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Korean J Occup Environ Med. 2002 Jun;14(2):169-182. Korean. Original Article.
Kim SA , Kim SW , Jung SJ , Lee CY , Kim KS , Jung BW , Park SK .
Department of Preventive Medicine, College of Medicine, Pochun CHA University, Korea.
Department of Occupational and Environmental Medicine, Kumi CHA hospital, Korea.
Korea Occupational Safety and Health Agency, Korea.
Department of Neurology, Pochun CHA University, Korea.
Department of Environmental Engineering, Yonsei University, Korea.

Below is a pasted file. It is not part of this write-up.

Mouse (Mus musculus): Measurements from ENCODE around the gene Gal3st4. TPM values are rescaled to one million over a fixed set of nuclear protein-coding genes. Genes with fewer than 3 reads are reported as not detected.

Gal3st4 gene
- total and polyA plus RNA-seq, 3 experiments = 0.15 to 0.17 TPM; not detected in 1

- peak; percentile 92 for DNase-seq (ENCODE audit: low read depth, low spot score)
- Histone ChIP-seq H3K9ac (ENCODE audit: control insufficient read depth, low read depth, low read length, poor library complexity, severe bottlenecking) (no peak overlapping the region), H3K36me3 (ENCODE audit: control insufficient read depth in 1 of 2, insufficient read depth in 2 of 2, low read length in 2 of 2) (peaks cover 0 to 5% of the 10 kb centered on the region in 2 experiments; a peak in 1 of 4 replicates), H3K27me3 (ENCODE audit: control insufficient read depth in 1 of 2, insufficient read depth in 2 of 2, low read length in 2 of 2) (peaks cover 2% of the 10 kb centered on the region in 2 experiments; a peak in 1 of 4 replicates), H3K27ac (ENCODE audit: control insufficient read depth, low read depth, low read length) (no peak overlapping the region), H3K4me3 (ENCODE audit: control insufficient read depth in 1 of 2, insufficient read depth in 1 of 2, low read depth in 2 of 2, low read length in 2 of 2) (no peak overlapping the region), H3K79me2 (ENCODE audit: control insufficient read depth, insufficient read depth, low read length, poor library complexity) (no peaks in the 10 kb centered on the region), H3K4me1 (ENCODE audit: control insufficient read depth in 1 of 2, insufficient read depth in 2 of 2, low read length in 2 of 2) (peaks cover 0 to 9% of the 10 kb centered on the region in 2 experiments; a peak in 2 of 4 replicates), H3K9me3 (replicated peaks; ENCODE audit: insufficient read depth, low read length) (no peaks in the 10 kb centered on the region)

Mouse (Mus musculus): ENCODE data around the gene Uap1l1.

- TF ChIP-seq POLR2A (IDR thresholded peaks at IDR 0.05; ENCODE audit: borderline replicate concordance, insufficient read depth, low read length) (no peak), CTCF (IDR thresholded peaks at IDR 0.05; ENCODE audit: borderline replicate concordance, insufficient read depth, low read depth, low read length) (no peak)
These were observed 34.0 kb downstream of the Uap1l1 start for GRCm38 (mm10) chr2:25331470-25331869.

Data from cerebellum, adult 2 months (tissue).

OBJECTIVES: To investigate the hand-arm vibration syndrome (HAVS) among symptomatic swagging workers exposed to hand-arm vibration, using medical evaluation and measurement of workplace vibration. Furthermore, to evaluate the neurophysiological METHODS: Four workers showing symptoms relevant to HAVS were evaluated. Medical evaluation consisted of medical interview, questionnaire, nail-bed compression test, and sensory perception tests for vibration and pain. Some other diseases were excluded by a medical interview, hematological assessment, and urinalysis. Cold provocation test was used to assess the peripheral vascular changes, and a nerve conduction velocity (NCV) test was implemented to ascertain the peripheral neural changes. Pegboard, hole plate, and tapping board tests were performed to assess motor nerve function. The hand-arm vibration acceleration levels of the swagging machines were measured. Six months later, follow-up NCV tests were performed. RESULTS: The actual exposure time to vibration was not longer than 15 minutes per day. The hand-arm vibration acceleration levels of the swagging machines, according to actual exposure time, were from 3.63 to 12.98 m/sec2, by ISO 5349. The vibratory perception thresholds and the recovery time of a nail color following finger cooling were significantly increased in all four workers. The perception of pain was mildly increased. The nerve conduction studies at first diagnosis and follow-up showed multifocal neural impairment caused by vibration. However, we could not rule out the concomitant presence of the carpal tunnel syndrome in one worker. CONCLUSIONS: These results show that HAVS can be caused by hand-arm vibration in swagging workers. Interestingly, the NCV results suggested that vibration-induced neural conduction impairments could vary, and need to be interpreted cautiously.

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